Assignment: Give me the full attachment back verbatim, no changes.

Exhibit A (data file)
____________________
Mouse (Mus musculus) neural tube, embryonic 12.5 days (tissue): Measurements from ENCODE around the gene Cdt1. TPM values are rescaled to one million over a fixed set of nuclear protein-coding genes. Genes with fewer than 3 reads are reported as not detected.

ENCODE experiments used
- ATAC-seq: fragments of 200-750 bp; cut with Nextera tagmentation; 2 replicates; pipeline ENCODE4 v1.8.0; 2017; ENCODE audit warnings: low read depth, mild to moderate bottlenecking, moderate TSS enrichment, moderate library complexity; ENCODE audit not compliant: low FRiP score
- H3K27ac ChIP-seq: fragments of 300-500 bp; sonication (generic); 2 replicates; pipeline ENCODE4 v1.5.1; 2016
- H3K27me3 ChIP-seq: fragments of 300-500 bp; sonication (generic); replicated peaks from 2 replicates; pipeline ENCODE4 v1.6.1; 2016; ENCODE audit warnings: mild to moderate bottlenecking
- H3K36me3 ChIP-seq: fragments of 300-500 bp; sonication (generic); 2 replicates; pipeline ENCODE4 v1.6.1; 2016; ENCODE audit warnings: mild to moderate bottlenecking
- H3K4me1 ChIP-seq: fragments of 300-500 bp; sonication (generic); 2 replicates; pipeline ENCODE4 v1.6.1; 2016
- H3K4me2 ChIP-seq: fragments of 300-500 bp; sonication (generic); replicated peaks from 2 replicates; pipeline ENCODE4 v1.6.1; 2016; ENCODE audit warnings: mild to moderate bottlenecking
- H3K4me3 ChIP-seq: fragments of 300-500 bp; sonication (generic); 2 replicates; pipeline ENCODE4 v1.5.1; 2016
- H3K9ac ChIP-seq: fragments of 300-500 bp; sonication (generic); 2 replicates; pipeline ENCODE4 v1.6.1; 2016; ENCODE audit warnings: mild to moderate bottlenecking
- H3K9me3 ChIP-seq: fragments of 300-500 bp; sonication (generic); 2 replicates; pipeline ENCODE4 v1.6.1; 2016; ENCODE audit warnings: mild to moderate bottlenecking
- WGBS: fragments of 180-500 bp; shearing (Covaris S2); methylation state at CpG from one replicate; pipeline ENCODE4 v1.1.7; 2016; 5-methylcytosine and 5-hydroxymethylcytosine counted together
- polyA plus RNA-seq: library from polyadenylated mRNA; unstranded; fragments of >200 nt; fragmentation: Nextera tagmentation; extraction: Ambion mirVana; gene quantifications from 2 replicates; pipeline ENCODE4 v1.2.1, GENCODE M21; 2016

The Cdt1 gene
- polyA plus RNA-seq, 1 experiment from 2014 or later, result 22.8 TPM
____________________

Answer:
Mouse (Mus musculus) neural tube, embryonic 12.5 days (tissue): Measurements from ENCODE around the gene Cdt1. TPM values are rescaled to one million over a fixed set of nuclear protein-coding genes. Genes with fewer than 3 reads are reported as not detected.

ENCODE experiments used
- ATAC-seq: fragments of 200-750 bp; cut with Nextera tagmentation; 2 replicates; pipeline ENCODE4 v1.8.0; 2017; ENCODE audit warnings: low read depth, mild to moderate bottlenecking, moderate TSS enrichment, moderate library complexity; ENCODE audit not compliant: low FRiP score
- H3K27ac ChIP-seq: fragments of 300-500 bp; sonication (generic); 2 replicates; pipeline ENCODE4 v1.5.1; 2016
- H3K27me3 ChIP-seq: fragments of 300-500 bp; sonication (generic); replicated peaks from 2 replicates; pipeline ENCODE4 v1.6.1; 2016; ENCODE audit warnings: mild to moderate bottlenecking
- H3K36me3 ChIP-seq: fragments of 300-500 bp; sonication (generic); 2 replicates; pipeline ENCODE4 v1.6.1; 2016; ENCODE audit warnings: mild to moderate bottlenecking
- H3K4me1 ChIP-seq: fragments of 300-500 bp; sonication (generic); 2 replicates; pipeline ENCODE4 v1.6.1; 2016
- H3K4me2 ChIP-seq: fragments of 300-500 bp; sonication (generic); replicated peaks from 2 replicates; pipeline ENCODE4 v1.6.1; 2016; ENCODE audit warnings: mild to moderate bottlenecking
- H3K4me3 ChIP-seq: fragments of 300-500 bp; sonication (generic); 2 replicates; pipeline ENCODE4 v1.5.1; 2016
- H3K9ac ChIP-seq: fragments of 300-500 bp; sonication (generic); 2 replicates; pipeline ENCODE4 v1.6.1; 2016; ENCODE audit warnings: mild to moderate bottlenecking
- H3K9me3 ChIP-seq: fragments of 300-500 bp; sonication (generic); 2 replicates; pipeline ENCODE4 v1.6.1; 2016; ENCODE audit warnings: mild to moderate bottlenecking
- WGBS: fragments of 180-500 bp; shearing (Covaris S2); methylation state at CpG from one replicate; pipeline ENCODE4 v1.1.7; 2016; 5-methylcytosine and 5-hydroxymethylcytosine counted together
- polyA plus RNA-seq: library from polyadenylated mRNA; unstranded; fragments of >200 nt; fragmentation: Nextera tagmentation; extraction: Ambion mirVana; gene quantifications from 2 replicates; pipeline ENCODE4 v1.2.1, GENCODE M21; 2016

The Cdt1 gene
- polyA plus RNA-seq, 1 experiment from 2014 or later, result 22.8 TPM